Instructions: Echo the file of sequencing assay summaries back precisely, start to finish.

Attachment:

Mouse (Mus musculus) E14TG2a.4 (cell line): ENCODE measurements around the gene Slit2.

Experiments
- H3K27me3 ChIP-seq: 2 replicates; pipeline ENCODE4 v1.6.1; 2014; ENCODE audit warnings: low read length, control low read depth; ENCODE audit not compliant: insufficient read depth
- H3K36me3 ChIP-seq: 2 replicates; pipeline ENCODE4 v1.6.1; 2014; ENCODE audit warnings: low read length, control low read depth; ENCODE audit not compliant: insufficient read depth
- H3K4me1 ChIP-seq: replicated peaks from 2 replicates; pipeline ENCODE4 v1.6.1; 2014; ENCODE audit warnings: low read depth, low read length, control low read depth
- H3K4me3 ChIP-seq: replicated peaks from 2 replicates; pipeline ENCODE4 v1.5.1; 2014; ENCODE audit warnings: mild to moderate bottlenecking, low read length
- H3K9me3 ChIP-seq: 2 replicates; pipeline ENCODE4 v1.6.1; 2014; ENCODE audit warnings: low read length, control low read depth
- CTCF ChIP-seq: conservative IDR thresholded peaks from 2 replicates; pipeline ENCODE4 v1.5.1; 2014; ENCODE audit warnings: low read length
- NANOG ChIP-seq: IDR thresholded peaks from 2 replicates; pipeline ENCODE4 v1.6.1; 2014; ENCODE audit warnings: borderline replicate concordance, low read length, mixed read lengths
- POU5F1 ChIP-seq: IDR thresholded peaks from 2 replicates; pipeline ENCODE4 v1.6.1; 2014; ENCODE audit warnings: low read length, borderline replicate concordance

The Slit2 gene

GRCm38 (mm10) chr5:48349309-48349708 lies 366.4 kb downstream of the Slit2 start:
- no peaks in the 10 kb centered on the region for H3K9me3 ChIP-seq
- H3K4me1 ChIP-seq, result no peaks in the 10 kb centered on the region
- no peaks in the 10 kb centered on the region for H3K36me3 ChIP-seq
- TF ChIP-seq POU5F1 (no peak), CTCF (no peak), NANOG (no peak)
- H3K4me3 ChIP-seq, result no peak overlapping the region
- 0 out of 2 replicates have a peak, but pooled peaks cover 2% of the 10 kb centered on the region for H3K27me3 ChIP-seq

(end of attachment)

Mouse (Mus musculus) E14TG2a.4 (cell line): ENCODE measurements around the gene Slit2.

Experiments
- H3K27me3 ChIP-seq: 2 replicates; pipeline ENCODE4 v1.6.1; 2014; ENCODE audit warnings: low read length, control low read depth; ENCODE audit not compliant: insufficient read depth
- H3K36me3 ChIP-seq: 2 replicates; pipeline ENCODE4 v1.6.1; 2014; ENCODE audit warnings: low read length, control low read depth; ENCODE audit not compliant: insufficient read depth
- H3K4me1 ChIP-seq: replicated peaks from 2 replicates; pipeline ENCODE4 v1.6.1; 2014; ENCODE audit warnings: low read depth, low read length, control low read depth
- H3K4me3 ChIP-seq: replicated peaks from 2 replicates; pipeline ENCODE4 v1.5.1; 2014; ENCODE audit warnings: mild to moderate bottlenecking, low read length
- H3K9me3 ChIP-seq: 2 replicates; pipeline ENCODE4 v1.6.1; 2014; ENCODE audit warnings: low read length, control low read depth
- CTCF ChIP-seq: conservative IDR thresholded peaks from 2 replicates; pipeline ENCODE4 v1.5.1; 2014; ENCODE audit warnings: low read length
- NANOG ChIP-seq: IDR thresholded peaks from 2 replicates; pipeline ENCODE4 v1.6.1; 2014; ENCODE audit warnings: borderline replicate concordance, low read length, mixed read lengths
- POU5F1 ChIP-seq: IDR thresholded peaks from 2 replicates; pipeline ENCODE4 v1.6.1; 2014; ENCODE audit warnings: low read length, borderline replicate concordance

The Slit2 gene

GRCm38 (mm10) chr5:48349309-48349708 lies 366.4 kb downstream of the Slit2 start:
- no peaks in the 10 kb centered on the region for H3K9me3 ChIP-seq
- H3K4me1 ChIP-seq, result no peaks in the 10 kb centered on the region
- no peaks in the 10 kb centered on the region for H3K36me3 ChIP-seq
- TF ChIP-seq POU5F1 (no peak), CTCF (no peak), NANOG (no peak)
- H3K4me3 ChIP-seq, result no peak overlapping the region
- 0 out of 2 replicates have a peak, but pooled peaks cover 2% of the 10 kb centered on the region for H3K27me3 ChIP-seq